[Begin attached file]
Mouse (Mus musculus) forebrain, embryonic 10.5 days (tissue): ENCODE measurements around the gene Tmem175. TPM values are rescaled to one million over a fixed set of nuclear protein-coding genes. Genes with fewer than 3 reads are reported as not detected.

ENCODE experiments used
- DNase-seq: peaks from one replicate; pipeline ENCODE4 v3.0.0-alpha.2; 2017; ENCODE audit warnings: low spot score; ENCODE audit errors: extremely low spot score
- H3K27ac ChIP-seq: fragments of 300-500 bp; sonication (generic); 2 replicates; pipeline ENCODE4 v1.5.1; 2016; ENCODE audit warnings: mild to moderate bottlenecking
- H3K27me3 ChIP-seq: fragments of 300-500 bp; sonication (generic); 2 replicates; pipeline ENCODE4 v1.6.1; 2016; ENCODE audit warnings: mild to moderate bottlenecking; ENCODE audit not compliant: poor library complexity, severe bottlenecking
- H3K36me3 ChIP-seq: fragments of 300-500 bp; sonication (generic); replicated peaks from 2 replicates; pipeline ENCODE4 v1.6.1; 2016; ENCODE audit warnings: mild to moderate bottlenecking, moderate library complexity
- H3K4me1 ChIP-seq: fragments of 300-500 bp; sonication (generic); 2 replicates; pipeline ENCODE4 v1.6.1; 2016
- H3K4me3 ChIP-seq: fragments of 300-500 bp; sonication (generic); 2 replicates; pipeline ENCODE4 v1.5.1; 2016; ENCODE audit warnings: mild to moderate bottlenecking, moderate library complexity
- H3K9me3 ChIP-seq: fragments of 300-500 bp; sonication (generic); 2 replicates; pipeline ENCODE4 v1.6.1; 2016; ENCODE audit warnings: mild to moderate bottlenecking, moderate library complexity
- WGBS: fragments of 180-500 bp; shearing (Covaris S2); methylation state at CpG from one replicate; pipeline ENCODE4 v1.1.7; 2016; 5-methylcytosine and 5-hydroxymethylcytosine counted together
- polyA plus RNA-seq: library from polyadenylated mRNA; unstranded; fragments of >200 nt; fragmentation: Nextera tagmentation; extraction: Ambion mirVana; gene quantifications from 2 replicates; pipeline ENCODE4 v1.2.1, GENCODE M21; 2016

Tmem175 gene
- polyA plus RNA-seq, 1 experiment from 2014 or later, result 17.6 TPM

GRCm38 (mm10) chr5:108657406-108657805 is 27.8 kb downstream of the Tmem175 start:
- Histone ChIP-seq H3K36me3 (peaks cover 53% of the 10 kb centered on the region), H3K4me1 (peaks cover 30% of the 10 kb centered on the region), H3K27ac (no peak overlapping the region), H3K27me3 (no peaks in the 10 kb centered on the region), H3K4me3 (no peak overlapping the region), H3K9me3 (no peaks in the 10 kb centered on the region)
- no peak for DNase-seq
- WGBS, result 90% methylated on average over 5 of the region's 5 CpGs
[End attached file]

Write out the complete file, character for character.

Mouse (Mus musculus) forebrain, embryonic 10.5 days (tissue): ENCODE measurements around the gene Tmem175. TPM values are rescaled to one million over a fixed set of nuclear protein-coding genes. Genes with fewer than 3 reads are reported as not detected.

ENCODE experiments used
- DNase-seq: peaks from one replicate; pipeline ENCODE4 v3.0.0-alpha.2; 2017; ENCODE audit warnings: low spot score; ENCODE audit errors: extremely low spot score
- H3K27ac ChIP-seq: fragments of 300-500 bp; sonication (generic); 2 replicates; pipeline ENCODE4 v1.5.1; 2016; ENCODE audit warnings: mild to moderate bottlenecking
- H3K27me3 ChIP-seq: fragments of 300-500 bp; sonication (generic); 2 replicates; pipeline ENCODE4 v1.6.1; 2016; ENCODE audit warnings: mild to moderate bottlenecking; ENCODE audit not compliant: poor library complexity, severe bottlenecking
- H3K36me3 ChIP-seq: fragments of 300-500 bp; sonication (generic); replicated peaks from 2 replicates; pipeline ENCODE4 v1.6.1; 2016; ENCODE audit warnings: mild to moderate bottlenecking, moderate library complexity
- H3K4me1 ChIP-seq: fragments of 300-500 bp; sonication (generic); 2 replicates; pipeline ENCODE4 v1.6.1; 2016
- H3K4me3 ChIP-seq: fragments of 300-500 bp; sonication (generic); 2 replicates; pipeline ENCODE4 v1.5.1; 2016; ENCODE audit warnings: mild to moderate bottlenecking, moderate library complexity
- H3K9me3 ChIP-seq: fragments of 300-500 bp; sonication (generic); 2 replicates; pipeline ENCODE4 v1.6.1; 2016; ENCODE audit warnings: mild to moderate bottlenecking, moderate library complexity
- WGBS: fragments of 180-500 bp; shearing (Covaris S2); methylation state at CpG from one replicate; pipeline ENCODE4 v1.1.7; 2016; 5-methylcytosine and 5-hydroxymethylcytosine counted together
- polyA plus RNA-seq: library from polyadenylated mRNA; unstranded; fragments of >200 nt; fragmentation: Nextera tagmentation; extraction: Ambion mirVana; gene quantifications from 2 replicates; pipeline ENCODE4 v1.2.1, GENCODE M21; 2016

Tmem175 gene
- polyA plus RNA-seq, 1 experiment from 2014 or later, result 17.6 TPM

GRCm38 (mm10) chr5:108657406-108657805 is 27.8 kb downstream of the Tmem175 start:
- Histone ChIP-seq H3K36me3 (peaks cover 53% of the 10 kb centered on the region), H3K4me1 (peaks cover 30% of the 10 kb centered on the region), H3K27ac (no peak overlapping the region), H3K27me3 (no peaks in the 10 kb centered on the region), H3K4me3 (no peak overlapping the region), H3K9me3 (no peaks in the 10 kb centered on the region)
- no peak for DNase-seq
- WGBS, result 90% methylated on average over 5 of the region's 5 CpGs